At the end of June, the FDA sent a Notice of Violation (NOV) letter to Dr. C (you can find his name in the letter), Director, Regulatory Affairs Advertising and Promotion at Gilead Sciences, citing a sponsored link on Google for VIREAD (you can find the letter here).
Here’s the ad in question:
Unless Dr. C (he has a PharmD degree) has been hiding under a “regulatory rock” since 2009, it’s difficult to imagine that he would have approved such an ad. Because as WE all know, FDA views such ads, which include the drug brand name AND indication but no fair balance safety information, as violative of the FD&C Act.
Anyone, such as Dr. C, who is a regulatory authority — he’s worked in a regulatory capacity for several pharma companies since 2004 — should be aware of FDA’s “received precedent” on this type of ad (i.e, 14 warning letters issued in April 2009).
VIREAD is associated with serious risks and includes a black box warning. To advertise such a drug without providing any mention of such risk is unconscionable.
But there are even more serious problems with this ad, that, IMHO, should get Dr. C in hot water with Gilead’s CEO!
According to the FDA letter, the ad “misleadingly suggests that Viread is safe and effective for use in the prevention of hepatitis B. According to the PI, ‘Viread is indicated for the treatment of chronic hepatitis B in adults and pediatric patients 12 years of age and older’ (bolded emphasis added). The approved labeling for Viread does not provide instructions for, or otherwise indicate that Viread will be safe and effective if used for the prevention of hepatitis B. Information sufficient to demonstrate that Viread is safe and effective for this new intended use has not been submitted to FDA in an application.”
Not only that, FDA cites these additional regulatory failures:
- “The sponsored link fails to present the established name for Viread (tenofovir disoproxil fumarate), despite the requirement to do so in direct conjunction with the proprietary name.”
- “A copy of the Viread sponsored link was not submitted to OPDP under cover of Form FDA-2253 at the time of initial publication as required by 21 CFR 314.81(b)(3)(i).”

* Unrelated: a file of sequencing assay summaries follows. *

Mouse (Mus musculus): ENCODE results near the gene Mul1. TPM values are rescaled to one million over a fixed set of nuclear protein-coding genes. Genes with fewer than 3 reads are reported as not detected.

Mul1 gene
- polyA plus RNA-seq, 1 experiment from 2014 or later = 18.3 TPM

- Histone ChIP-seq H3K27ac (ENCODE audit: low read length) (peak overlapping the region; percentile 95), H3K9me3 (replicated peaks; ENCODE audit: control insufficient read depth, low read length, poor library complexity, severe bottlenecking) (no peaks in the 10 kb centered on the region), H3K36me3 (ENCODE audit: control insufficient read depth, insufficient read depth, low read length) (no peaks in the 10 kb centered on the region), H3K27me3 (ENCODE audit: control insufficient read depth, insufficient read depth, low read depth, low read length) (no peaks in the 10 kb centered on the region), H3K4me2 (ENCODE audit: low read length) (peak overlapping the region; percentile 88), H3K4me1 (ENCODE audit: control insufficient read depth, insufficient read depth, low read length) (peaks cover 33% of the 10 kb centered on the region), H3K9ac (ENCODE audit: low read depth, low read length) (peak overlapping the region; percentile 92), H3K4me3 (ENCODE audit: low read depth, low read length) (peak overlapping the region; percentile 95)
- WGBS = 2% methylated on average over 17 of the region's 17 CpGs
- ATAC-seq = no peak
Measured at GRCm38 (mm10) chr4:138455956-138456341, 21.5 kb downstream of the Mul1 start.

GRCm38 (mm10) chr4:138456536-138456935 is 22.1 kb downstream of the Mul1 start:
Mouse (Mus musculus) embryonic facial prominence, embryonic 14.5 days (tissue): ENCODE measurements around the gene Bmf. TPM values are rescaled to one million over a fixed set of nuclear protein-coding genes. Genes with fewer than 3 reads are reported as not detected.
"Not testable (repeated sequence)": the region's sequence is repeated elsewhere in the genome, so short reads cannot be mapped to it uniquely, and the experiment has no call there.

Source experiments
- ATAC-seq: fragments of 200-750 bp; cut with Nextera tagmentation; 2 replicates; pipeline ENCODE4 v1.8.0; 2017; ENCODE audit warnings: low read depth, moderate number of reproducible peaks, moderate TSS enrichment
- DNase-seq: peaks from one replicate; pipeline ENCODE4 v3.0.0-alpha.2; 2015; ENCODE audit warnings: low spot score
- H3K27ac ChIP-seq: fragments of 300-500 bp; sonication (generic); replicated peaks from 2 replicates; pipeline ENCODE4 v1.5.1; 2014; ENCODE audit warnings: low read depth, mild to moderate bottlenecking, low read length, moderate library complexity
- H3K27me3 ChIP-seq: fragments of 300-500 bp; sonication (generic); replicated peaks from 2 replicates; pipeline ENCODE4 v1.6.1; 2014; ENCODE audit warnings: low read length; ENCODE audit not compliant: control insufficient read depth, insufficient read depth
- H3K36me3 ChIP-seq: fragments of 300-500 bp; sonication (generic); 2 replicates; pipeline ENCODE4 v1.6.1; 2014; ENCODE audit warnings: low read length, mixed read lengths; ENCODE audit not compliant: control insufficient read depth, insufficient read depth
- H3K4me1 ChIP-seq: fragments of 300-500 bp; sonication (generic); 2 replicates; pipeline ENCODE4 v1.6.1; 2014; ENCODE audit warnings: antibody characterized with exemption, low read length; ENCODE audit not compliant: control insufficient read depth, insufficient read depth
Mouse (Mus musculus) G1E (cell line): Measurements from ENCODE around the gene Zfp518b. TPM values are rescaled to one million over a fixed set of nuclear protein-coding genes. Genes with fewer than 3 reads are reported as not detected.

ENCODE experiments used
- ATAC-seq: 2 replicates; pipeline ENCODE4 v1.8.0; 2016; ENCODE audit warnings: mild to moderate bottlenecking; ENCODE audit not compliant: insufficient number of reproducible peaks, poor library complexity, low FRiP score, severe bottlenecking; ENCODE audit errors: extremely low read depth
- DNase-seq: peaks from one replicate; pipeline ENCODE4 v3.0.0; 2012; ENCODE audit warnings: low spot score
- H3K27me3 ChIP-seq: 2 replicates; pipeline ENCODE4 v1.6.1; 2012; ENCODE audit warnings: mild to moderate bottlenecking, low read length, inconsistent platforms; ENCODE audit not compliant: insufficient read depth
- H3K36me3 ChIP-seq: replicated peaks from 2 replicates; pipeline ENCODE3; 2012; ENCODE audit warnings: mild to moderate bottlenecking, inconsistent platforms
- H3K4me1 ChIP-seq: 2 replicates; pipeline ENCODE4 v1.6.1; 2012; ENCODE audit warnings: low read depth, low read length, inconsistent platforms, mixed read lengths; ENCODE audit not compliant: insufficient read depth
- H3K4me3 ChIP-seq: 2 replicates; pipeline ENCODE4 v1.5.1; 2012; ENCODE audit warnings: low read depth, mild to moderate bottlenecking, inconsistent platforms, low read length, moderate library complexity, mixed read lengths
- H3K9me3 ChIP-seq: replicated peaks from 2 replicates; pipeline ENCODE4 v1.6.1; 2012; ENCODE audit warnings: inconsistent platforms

Which leads me to ask: “Where the heck was Dr. C when Gilead marketers decided to run this ad?” Was he on vacation? Perhaps an aide approved the ad. Perhaps the ad was not submitted to his department and he can pass the buck on to the marketing team. Perhaps Gilead’s interactive agency decided to create the ad campaign without telling Gilead or Dr. C.
Whatever the reason, the buck stops with the Director of Regulatory Affairs. If he was left out of the loop in this case, then it is easy to understand why medical-legal executives are not as cooperative as some pharma marketing people would like them to be. The name of the regulatory person is on the FDA letter, not the marketing manager’s.
But, wait! FDA is requesting only that Gilead “immediately cease violating the FD&C Act” and submit a written response to the letter on or before July 11, 2014, stating whether it intends to comply with this request, “listing all promotional materials (with the 2253 submission date) for Viread that contain presentations such as those described above, and explaining your plan for discontinuing use of such materials.”
In other words, Gilead is basically free to continue running the ad until at least July 11, 2014 — two weeks after receiving the FDA letter. BTW, the ad probably ran for a number of weeks BEFORE the FDA even sent the letter.
For these reasons, I don’t expect that Dr. C will lose his job. In fact, he may get a bonus and hang the FDA letter on his wall as a trophy!